Northern Hemisphere stargazers have never had any shortage of reasons to be jealous of our Southern Hemisphere cousins. For decades we've drooled enviously over pictures of Omega Centauri's sun-mottled heart, and the star-frothed billows of the Magellanic Clouds. We've gritted our teeth looking at double-page spreads of the Milky Way imaged from the outback, complete with a Galactic Core so bright it casts shadows. Now we have another reason to go Elpheba-green with jealousy-Comet McNaught.

I managed to glimpse the Great Comet of 2007 only three times before it plummeted out of the northern sky and strode out onto the southern stage, unfurling her beautiful tail for all to see. The first time I saw it, after a knuckle-gnawingly frustrating week of vain attempts, it was after an unexpectedly clear WSW sky at teatime lured me, for the fourth night in a row, back up the treacherous, sloppy-mud covered track that leads up to Kendal Castle. McNaught wasn't visible to naked eye but it was very easy to see in binoculars. The head looked orange-yellowish in my shaking 10x50s, and there seemed, when using averted vision, to be quite a fan-shaped tail sweeping to the upper right. Not bad, I thought, but no Hale-Bopp.

The next night it became clear that my McNaught spotting campaign was cursed. There'd been a clear sky all afternoon so I headed back up to my castle observing site at 15.50 feeling pretty optimistic. I started to set up my scope... tripod out... tube on... eyepieces - no eyepieces! I'd left them at my flat! Spotting someone taking sunset pictures nearby I asked him if he would watch my things while I ran home for them.  Thankfully he said yes, so I ran back down the hill like the Duke of York, grabbed the eyepieces, ran back again -

There! The comet! Much brighter than the last time I saw it, its tail well developed too. I snapped a few pictures through the eyepiece with my digital, then started to set up a photo tripod to take some images with an SLR - no!! Rapid release head missing, so no way of mounting the camera... Was McNaught playing with me, laughing at me for telling everyone that no, comets don't bring bad luck, that's just superstitious nonsense...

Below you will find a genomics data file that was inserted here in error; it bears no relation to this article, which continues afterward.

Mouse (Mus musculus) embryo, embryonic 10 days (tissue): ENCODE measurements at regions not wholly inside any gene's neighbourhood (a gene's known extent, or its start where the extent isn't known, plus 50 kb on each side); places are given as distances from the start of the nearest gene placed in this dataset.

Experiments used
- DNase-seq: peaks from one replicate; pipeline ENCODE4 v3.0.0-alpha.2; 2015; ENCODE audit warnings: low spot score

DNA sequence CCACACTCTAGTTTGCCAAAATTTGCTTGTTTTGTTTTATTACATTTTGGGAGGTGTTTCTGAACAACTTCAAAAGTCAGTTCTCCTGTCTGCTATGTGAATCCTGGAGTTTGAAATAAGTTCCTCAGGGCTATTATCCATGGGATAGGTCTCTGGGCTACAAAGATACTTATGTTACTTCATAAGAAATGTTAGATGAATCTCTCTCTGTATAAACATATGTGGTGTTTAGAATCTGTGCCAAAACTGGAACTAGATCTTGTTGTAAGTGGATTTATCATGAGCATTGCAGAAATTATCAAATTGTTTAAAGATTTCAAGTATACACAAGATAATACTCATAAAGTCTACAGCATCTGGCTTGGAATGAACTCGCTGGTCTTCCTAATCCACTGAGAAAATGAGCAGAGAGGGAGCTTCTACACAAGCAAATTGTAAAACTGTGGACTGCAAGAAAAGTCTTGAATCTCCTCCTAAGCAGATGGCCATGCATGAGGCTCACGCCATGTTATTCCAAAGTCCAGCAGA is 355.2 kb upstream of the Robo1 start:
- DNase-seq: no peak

Even as I threw the useless tripod back into its bag cloud, thick and heavy, started to boil up from behind the western horizon. I took a couple of pictures thru the eyepiece before McNaught suddenly vanished, and looking up from the eyepiece I saw a mountain of cloud covering the sky from S to W.

It took more than 40 mins to clear, while the rest of the sky was perfectly clear, but when it finally moved away the comet was beautiful, shining gold, with a tail several degrees long. But there was no time to take any pictures; literally 2 minutes later it slid behind more cloud and was lost, this time with no hope of recovery. All that was left, for a few heartbeats, was a hint of a golden tail, jabbing up from behind the cloud like a distant WW2 searchlight, then that too was gone.

My final date with Comet McNaught came from nowhere. I was shopping in town, and coming out of one store looked up and saw the sky that had previously been a sheet of unbroken grey was now tattered and ripped everywhere, with tantalising gaps of blue showing through. Within half an hour I was setting off up to the Castle again, travelling light - just my binocs, digital camera and SLR in my quick-grab rucksack. It had been blowing a gale all day in Kendal, with sheets of icy rain continually slapping across the town, and as I trudged up to the castle yet again that rain returned and the open patches of clear sky started to close up. But I kept going, putting faith in the gut feeling I had that just perhaps, the Universe was going to take pity on me and give me another glimpse...

Reaching the castle ruins I wedged myself into a corner of one of the ruined towers, cowering from the buffeting wind, and waited. The rain eventually stopped, the sky ripped open again and, after sweeping the wounded area above the SW horizon, I found the comet, even brighter than before, silvery white against the bruised orange-blue sky. Success!

For the next half hour the comet and I played hide and seek. It kept slipping behind the drifting clouds, only for me to find it again. At one point, and I'll never forget this, I was actually observing the comet in the rain, staring into the clear western sky while rain pelted me from the north... 

There was no chance of taking any pictures: the wind was too strong, slapping me like a hand, over and over, so all I could do was watch the comet through my binocs, stopping now and again to wipe rain off the lenses. Eventually the comet vanished behind cloud again, but I didn't care: I'd seen the Great Comet again, so packing my binocs away I said goodbye to McNaught, surrendering it to the southern sky...

Of course, we all know what happened next. McNaught has reappeared in the southern sky dazzlingly bright, with a tail that puts even Hale-Bopp's to shame. Photographs taken from the shadow of Sydney Harbour Bridge, or from the mountains of new Zealand and South Africa show a truly Great Comet putting on the show of a lifetime.

There'll be other comets, I know, but for me Comet McNaught will always be my "nearly comet", the one I nearly saw at its best. The Comet I Saw In The Rain.